My dear father in law passed away from brain cancer at the age of just 67 last month. This was expected, after a two year battle, rounds of surgery and chemo and radiotherapy and being told they could do no more treatment as he had two aggressive tumours and they couldn’t operate further. However, it was still immensely painful when it happened (although we were all with him at a nursing home) and we had the funeral and week of mourning (shiva) as per Jewish tradition. I moved in to my in laws home that week to be there to support my husband, brother in law and mother in law.
We will all miss him terribly- a truly wonderful man and it was a privilege to know him.
Despite this sadness in our family, some positive news has followed. I had applied and been awarded a disability benefit called PIP (Personal independence payment) and been awarded it due to my bipolar disorder and panic attacks impacting on my mental health and ability to work outside the home. This greatly helps our situation and means I can work alongside it too in my role at the Body Shop from home and around my writing (my book Bring me to Light is available here) . We also found out that Rob is being taken off furlough and returning to work on the 1st September- he has been furloughed for 6 months and this was a huge relief for us, as you can imagine.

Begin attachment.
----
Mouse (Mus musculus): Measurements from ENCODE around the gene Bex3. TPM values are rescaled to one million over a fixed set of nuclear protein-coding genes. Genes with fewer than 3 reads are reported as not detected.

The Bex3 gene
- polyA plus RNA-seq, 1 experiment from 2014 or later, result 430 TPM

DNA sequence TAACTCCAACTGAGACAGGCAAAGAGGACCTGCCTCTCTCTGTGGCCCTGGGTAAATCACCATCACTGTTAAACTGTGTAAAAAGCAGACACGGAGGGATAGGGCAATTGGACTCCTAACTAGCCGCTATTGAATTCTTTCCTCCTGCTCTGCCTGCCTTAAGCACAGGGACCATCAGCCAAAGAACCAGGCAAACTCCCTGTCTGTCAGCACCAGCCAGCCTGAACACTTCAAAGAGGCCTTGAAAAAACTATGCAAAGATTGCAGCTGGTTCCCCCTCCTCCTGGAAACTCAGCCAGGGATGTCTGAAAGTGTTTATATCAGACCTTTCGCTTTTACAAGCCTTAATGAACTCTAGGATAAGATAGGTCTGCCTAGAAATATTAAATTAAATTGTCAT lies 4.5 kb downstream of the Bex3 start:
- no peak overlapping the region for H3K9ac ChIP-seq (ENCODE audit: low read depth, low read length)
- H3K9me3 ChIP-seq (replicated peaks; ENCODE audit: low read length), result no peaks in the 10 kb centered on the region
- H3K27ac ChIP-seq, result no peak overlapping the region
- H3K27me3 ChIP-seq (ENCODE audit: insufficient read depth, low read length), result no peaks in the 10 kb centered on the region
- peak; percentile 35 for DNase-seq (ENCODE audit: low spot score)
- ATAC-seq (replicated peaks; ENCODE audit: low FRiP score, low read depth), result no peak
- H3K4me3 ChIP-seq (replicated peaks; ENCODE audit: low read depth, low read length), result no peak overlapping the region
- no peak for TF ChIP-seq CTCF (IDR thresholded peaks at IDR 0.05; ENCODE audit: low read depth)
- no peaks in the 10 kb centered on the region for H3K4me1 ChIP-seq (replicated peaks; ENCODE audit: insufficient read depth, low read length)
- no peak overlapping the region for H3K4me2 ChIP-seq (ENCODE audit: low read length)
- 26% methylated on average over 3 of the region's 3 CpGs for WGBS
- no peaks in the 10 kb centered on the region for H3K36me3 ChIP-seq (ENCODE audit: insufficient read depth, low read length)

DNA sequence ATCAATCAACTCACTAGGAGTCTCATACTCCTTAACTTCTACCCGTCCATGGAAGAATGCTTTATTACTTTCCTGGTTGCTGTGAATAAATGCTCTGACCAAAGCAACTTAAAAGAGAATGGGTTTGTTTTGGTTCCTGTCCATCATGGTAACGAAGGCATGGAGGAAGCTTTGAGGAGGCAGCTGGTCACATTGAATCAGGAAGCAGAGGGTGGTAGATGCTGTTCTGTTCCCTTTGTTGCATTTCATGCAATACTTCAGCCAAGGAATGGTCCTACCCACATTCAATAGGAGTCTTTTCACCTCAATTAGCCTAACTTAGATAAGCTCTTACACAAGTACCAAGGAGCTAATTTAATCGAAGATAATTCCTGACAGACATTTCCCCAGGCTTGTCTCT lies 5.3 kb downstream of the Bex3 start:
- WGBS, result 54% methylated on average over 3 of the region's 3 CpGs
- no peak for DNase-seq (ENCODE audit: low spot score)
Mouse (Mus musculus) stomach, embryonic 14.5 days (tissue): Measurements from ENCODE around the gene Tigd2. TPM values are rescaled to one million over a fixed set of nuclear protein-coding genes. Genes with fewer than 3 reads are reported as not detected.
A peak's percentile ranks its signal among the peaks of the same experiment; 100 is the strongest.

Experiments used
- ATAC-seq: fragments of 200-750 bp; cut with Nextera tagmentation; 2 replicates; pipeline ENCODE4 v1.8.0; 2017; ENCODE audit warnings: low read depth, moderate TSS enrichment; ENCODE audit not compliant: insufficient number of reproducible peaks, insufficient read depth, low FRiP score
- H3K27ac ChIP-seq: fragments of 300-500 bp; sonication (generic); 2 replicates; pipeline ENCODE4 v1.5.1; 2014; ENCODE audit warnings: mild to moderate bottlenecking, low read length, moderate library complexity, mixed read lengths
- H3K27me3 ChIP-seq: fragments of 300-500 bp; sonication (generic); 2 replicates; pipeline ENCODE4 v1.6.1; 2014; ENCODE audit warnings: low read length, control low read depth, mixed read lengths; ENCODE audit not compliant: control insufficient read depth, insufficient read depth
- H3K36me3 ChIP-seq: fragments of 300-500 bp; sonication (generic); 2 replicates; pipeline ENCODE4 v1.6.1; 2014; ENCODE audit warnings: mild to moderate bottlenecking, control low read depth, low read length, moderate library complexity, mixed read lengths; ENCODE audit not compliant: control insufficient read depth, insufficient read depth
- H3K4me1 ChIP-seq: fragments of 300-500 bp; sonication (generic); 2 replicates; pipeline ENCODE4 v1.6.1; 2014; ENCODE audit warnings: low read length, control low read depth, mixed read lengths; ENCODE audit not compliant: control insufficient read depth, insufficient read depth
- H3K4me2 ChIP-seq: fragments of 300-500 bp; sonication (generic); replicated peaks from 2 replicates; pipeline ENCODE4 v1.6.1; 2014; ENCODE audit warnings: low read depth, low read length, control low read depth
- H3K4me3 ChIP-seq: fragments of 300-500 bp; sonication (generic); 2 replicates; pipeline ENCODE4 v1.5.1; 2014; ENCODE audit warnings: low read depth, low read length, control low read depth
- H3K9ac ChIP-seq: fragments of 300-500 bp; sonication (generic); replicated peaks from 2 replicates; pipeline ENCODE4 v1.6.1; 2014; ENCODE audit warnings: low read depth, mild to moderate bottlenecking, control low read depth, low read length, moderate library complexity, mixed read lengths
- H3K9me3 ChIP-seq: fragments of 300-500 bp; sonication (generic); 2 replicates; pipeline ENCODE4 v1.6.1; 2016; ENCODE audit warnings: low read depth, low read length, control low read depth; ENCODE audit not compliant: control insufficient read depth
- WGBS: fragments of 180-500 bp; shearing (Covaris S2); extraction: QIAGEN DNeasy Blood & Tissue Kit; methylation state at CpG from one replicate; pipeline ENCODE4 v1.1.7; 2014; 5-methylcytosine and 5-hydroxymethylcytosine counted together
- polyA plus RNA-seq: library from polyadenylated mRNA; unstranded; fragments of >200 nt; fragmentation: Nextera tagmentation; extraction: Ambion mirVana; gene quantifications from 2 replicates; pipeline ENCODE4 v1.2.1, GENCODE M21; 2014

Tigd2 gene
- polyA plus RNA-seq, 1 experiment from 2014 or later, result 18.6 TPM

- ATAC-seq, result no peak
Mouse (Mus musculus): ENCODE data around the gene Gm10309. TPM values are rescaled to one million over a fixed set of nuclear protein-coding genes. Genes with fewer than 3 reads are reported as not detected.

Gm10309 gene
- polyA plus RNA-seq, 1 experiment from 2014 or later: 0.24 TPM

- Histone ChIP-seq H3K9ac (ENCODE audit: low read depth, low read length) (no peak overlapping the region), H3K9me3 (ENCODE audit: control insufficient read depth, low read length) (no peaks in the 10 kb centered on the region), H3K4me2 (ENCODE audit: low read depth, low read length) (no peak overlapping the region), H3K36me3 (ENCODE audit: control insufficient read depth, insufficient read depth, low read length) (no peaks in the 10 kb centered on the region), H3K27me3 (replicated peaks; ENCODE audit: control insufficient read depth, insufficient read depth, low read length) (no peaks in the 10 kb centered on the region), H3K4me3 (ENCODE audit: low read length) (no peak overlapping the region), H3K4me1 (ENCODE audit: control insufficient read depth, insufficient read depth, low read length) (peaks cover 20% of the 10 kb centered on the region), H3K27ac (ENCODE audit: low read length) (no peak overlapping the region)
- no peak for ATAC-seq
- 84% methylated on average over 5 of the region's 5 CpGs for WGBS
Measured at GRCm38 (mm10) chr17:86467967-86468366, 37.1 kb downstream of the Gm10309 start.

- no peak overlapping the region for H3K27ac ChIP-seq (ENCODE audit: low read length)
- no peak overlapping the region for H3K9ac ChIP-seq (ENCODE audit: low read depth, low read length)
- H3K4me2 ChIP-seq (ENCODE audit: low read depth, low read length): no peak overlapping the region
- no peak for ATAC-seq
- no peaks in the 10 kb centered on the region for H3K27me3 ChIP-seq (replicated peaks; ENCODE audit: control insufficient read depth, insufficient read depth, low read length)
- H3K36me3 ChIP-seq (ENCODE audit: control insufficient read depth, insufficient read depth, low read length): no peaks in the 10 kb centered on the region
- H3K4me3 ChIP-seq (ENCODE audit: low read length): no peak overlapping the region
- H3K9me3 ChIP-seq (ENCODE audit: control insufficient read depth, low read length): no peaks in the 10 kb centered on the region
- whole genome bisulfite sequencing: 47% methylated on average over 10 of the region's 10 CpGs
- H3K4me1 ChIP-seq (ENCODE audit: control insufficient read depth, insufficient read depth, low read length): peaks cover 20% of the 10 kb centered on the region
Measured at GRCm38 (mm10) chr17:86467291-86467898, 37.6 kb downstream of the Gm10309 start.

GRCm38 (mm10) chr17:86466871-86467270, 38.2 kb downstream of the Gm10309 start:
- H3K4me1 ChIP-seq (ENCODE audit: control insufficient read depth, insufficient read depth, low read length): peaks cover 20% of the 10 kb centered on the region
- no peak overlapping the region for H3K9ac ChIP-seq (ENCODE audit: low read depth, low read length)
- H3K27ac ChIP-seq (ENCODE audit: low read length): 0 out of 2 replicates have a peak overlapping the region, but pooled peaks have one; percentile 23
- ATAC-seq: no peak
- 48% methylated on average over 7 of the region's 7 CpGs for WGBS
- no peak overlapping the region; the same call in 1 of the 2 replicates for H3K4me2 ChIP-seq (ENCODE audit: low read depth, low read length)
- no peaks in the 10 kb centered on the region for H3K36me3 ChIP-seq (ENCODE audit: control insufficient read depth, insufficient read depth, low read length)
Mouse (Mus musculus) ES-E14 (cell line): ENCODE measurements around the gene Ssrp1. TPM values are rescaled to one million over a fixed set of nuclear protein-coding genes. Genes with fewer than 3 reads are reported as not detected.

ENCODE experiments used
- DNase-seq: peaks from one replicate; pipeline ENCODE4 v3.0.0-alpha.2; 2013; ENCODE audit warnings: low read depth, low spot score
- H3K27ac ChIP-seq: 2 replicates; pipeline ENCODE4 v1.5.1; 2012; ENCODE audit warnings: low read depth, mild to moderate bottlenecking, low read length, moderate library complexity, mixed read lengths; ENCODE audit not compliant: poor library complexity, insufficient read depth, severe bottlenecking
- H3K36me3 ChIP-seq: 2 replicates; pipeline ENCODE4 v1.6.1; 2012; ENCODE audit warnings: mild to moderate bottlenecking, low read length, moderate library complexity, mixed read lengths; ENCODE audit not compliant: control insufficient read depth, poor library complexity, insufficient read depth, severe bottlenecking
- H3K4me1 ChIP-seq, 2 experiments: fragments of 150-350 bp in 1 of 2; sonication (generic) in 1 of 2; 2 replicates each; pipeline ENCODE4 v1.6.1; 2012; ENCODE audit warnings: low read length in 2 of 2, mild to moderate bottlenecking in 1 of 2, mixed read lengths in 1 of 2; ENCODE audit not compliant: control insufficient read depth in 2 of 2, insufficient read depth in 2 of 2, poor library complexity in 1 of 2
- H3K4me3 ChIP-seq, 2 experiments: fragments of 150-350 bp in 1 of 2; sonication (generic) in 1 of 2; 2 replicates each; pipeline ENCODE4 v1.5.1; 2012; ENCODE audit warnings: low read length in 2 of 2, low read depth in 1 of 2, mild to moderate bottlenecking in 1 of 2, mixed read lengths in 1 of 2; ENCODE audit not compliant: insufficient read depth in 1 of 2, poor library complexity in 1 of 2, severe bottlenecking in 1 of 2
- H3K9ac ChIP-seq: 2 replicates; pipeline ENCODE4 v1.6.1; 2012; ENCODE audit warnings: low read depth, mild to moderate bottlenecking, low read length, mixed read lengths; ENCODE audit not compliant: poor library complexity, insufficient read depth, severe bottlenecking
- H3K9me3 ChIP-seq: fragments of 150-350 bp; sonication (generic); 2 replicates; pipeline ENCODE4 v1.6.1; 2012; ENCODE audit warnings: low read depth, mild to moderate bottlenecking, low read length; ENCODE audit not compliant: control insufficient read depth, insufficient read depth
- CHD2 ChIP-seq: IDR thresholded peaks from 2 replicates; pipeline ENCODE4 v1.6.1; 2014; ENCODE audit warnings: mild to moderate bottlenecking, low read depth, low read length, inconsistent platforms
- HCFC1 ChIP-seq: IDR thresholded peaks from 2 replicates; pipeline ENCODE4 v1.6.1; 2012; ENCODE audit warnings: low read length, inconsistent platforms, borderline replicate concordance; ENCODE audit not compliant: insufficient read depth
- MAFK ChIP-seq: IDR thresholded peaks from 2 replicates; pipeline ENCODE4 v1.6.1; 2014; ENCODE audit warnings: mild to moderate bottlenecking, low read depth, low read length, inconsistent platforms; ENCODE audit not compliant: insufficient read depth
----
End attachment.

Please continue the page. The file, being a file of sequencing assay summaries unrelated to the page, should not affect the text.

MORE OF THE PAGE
Additionally, a few weeks ago I got promoted to Area Manager of my Body Shop team, team Hope. This means I manage a team of consultants/ manager in training and help them to develop their businesses too. I feel incredibly lucky to do a job that I love from home and be so supported by my manager Sarah and all my wonderful team mates too. I truly love this job and hope to make it my full time career eventually. The products are so good for self care too.
Now on to my mental health. My anxiety has returned with a vengeance these past few weeks. One night I was up til 5am with panic and insomnia (feeling tearful, restless and pumped with adrenaline) so took some prescribed anxiety medication. I also use a lavender pillow mist which helps me to sleep better too. I have had to cancel and reschedule things. I am not good with change and my anxiety is being triggered. I have a wonderful therapist and so I will definitely book in another session with her soon because I can feel myself dipping a little.
The guineapigs are adorable and good for cuddles and I have had a lot of support from friends and family, so thank you for that, and from Rob too.